Connecting agriculture and history in the Land of Israel

Arutz Sheva – Israel National News

Are the three pilgrimage festivals agriculturally or historically based? The answer lies in the connection between the two.

 

Rabbi Baruch Efrati , 09/05/20 22:06

 

Rabbi Baruch Efrati

Rabbi Baruch Efrati

In this week’s Torah portion, we encountered the three pilgrimage festivals: Pesach, Shavuot and Sukkot. Why were we commanded to make a pilgrimage to Jerusalem on these three occasions? Ostensibly, the answer is clear. On Pesach we departed from Egypt, on Shavuot, we received the Torah, and Sukkot evokes the clouds of glory that accompanied the Israelites and protected them as they journeyed in the wilderness.

However, if we examine the sources closely, we will reveal a different reason for the three festivals. Pesach is the festival of the reaping of the barley and that is why we bring the omer offering from barley. On Shavuot, we reap the wheat and that is why we bring the offering of the two loaves [shetei halechem] made from wheat. On Sukkot, we harvest the grain from the field before winter.

So, is the reason for the three festivals the departure from Egypt or is it the cycle of agricultural life in the Land of Israel?

The answer relates to a different question regarding the connection between Pesacḥ and Shavuot, the connection of the counting of the omer.

In the simple sense, the counting leads us from the exodus from Egypt on Pesach to the ultimate objective of that Exodus: the revelation at Sinai and the giving of the Torah. This is the connection between the national experience and the spiritual experience.

Rav Kook suggests an additional answer. Faith is based on emotion and on intellect. Emotion is manifest on Pesach, when we departed from Egypt, and for that we are thankful and rejoice emotionally. This is why the offering is from barley, which is food for animals, for which the experiential side is dominant. By contrast, on Shavuot, the encounter with G-d is on the intellectual plane, and the offering is an expression of that intellectual encounter, an offering of wheat. (The Tree of Knowledge was wheat, according to the opinion of one of the Sages).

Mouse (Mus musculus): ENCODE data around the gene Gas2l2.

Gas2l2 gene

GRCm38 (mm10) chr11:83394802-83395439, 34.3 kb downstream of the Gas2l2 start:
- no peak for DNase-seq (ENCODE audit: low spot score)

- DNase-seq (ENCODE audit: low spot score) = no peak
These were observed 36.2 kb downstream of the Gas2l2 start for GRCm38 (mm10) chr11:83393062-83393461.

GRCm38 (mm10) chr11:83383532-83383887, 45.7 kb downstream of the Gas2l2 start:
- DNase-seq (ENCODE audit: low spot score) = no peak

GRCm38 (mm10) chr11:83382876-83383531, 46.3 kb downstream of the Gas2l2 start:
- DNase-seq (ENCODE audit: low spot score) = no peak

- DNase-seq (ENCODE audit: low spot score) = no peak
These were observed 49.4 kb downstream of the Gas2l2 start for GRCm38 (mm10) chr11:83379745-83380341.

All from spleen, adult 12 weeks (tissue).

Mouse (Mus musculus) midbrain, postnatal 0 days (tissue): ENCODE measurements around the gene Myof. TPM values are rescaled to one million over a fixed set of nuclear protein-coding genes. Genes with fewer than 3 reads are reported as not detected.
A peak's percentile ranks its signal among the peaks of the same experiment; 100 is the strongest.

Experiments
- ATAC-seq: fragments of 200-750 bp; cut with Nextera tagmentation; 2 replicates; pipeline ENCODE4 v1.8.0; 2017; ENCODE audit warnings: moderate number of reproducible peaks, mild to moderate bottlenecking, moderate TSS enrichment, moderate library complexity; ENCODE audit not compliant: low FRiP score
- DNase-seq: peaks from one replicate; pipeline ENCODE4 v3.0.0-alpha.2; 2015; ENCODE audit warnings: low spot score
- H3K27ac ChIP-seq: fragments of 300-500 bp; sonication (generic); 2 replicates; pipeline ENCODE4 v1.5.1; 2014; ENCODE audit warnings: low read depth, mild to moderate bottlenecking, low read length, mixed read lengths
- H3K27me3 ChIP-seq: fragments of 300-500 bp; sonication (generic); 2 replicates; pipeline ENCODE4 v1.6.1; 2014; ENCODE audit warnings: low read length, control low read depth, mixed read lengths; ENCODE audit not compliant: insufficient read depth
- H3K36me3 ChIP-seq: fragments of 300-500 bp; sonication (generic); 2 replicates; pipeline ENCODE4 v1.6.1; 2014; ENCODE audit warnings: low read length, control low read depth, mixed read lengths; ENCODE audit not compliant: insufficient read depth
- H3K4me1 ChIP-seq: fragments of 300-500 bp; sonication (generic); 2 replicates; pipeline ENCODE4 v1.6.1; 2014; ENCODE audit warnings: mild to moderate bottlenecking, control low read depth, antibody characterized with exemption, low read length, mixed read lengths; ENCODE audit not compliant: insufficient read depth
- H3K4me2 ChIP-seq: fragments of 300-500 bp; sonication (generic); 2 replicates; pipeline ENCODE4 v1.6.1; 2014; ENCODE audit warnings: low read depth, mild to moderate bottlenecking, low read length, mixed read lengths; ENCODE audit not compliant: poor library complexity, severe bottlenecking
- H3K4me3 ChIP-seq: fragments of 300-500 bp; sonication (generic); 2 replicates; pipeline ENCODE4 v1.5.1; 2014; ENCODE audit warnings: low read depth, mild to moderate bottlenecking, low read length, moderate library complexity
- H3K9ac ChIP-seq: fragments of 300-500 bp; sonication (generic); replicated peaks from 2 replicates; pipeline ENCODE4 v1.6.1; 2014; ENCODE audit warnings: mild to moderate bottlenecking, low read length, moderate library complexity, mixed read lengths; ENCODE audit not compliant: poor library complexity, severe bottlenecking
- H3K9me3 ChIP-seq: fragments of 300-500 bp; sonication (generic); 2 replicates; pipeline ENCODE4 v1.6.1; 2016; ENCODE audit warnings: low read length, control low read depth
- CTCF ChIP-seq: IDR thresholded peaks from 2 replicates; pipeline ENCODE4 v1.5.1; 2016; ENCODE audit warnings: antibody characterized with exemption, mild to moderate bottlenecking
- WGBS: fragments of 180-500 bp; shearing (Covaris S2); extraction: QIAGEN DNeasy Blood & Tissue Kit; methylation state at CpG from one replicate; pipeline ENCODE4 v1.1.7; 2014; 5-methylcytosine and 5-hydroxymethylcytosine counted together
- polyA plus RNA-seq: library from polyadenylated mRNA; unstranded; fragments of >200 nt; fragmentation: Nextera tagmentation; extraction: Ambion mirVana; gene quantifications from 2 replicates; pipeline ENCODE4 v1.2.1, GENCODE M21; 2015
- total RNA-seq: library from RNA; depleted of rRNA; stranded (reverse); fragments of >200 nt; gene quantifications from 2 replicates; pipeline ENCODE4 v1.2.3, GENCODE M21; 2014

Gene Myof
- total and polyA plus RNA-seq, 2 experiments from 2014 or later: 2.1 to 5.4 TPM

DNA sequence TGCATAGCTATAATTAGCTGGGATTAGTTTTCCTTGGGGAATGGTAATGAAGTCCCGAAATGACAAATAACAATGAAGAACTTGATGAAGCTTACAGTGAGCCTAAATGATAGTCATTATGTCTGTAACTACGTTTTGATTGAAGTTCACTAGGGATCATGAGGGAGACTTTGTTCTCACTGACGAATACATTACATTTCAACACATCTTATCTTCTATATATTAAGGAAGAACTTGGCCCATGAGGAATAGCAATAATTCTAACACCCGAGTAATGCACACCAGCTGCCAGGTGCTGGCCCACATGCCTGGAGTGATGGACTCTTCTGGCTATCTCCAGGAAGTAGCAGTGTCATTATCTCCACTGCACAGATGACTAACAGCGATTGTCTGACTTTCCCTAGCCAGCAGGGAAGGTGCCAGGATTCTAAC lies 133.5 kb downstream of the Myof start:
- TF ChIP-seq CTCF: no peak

Rav Kook asserts that the encounter of the believer with the Holy One blessed be He is based both on the emotion and the intellect of faith.

Therefore, regarding the reason for the celebration of the three pilgrimage festivals, whether it is because of the exodus from Egypt and the giving of the Torah, or due to the agricultural cycle in the Land of Israel, the answer is, it is the connection between them.

Just as there is a connection between the emotion and the intellect, between the national experience and the religious experience, between Pesach and Shavuot, so too there is a connection between the historical events of the exodus from Egypt and agriculture in the Land of Israel, the events of the present and of life itself.

The Holy One blessed be He protected us with clouds of glory, took us out of Egypt, and gave us the Torah, so we could perform agricultural work in the Land of Israel, study the Torah and keep the mitzvot.

The writer studied in Merkaz HaRav yeshiva in Jerusalem and served as a rabbi in Efrat. He is a prolific and much-read writer on Torah issues and heads the “Derech Emunah” (Way of Torah) movement of young Israeli Orthodox rabbis.

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